Manila, Jul 7 (EFE).- Philippine President Ferdinand Marcos Jr., eliminated Thursday the Presidential Anti-Corruption Commission, responsible for monitoring and investigating possible government corruption crimes in his first presidential decree after being sworn into the charge last week.
In an executive order published Thursday, signed Jun. 30, the president’s office said the closure of the Presidential Anti-Corruption Commission seeks a “correct allocation of public resources” and to avoid “duplicity of organizations” in the country.
The commission was created in 2017 by former president Rodrigo Duterte to curb corruption cases in institutions, organizations and public officials in high positions of the Philippine government. Between 2019 and 2020, the agency investigated hundreds of cases and concluded more than 70 of them.
The institution was consulted by EFE, but did not want to comment on the cessation of its activities.
Marcos Jr, son of late dictator Ferdinand Marcos, was elected last May after sweeping polarized elections. His victory has raised doubts among specialists about the maintenance of the anti-corruption policy carried out by his predecessor, since the Marcos family itself faces more than 40 civil lawsuits.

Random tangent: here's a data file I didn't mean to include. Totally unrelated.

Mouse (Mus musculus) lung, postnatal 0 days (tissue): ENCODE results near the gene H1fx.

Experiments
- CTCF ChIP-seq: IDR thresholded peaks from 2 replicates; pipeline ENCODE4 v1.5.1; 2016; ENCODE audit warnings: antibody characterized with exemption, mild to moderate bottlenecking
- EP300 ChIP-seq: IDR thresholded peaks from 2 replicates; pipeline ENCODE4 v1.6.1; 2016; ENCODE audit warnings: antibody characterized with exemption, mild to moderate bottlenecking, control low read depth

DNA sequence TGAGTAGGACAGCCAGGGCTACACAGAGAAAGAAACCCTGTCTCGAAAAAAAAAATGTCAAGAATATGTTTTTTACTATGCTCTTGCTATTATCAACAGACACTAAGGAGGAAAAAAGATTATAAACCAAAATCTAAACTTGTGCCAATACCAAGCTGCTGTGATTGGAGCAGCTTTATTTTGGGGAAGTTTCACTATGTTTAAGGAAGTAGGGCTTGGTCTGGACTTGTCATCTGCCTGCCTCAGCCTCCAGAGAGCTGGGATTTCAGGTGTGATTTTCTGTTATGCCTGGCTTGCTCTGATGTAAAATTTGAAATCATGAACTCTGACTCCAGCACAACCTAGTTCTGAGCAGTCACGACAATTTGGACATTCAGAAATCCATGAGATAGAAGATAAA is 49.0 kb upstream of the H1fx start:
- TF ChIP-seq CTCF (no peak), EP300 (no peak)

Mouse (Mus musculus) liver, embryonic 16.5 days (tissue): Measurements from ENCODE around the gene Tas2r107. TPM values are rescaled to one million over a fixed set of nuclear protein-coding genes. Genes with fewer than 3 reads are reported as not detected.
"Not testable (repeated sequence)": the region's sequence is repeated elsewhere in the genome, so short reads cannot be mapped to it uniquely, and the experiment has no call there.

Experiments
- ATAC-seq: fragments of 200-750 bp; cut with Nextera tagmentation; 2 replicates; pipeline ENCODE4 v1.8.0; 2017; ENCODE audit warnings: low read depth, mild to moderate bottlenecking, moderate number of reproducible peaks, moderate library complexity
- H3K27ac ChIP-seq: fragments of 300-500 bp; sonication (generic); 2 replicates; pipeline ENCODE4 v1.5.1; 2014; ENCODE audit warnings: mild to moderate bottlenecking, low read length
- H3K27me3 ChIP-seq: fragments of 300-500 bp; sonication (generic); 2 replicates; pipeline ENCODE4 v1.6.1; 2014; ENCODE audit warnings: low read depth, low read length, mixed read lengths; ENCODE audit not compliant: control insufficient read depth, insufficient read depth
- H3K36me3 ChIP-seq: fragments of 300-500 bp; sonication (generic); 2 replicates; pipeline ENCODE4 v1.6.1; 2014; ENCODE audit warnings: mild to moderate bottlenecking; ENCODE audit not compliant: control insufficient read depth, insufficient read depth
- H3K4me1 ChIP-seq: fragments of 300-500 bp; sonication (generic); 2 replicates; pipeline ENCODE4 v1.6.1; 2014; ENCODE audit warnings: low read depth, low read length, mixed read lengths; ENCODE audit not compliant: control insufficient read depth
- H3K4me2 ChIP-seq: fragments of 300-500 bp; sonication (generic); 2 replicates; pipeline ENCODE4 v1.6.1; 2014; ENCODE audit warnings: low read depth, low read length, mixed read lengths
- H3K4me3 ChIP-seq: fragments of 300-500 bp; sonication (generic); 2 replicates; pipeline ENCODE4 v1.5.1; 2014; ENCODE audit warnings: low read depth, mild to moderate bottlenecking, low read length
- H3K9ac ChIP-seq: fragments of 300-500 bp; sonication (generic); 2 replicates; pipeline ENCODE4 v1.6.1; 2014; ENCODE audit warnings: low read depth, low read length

He also accumulates a series of convictions for tax crimes and corruption.
Voices critical of the government have said they’re concerned about the future of the Presidential Commission for Good Government, created in 1986 after the fall of the Marcos Sr. regime. It was made to recover the alleged illicit fortune accumulated by the family during his government between 1965 and 1986.
The commission has so far recovered some $ 3.6 billion over 36 years, although its budget languished along with its support during the term of Duterte, an ally of Marcos Jr..
During the electoral campaign, Marcos Jr. said he would not eliminate the commission, but would seek to have it go on to investigate not only the cases of corruption in the Marcos family, but also among “all” those involved in bribery or embezzlement scandals. EFE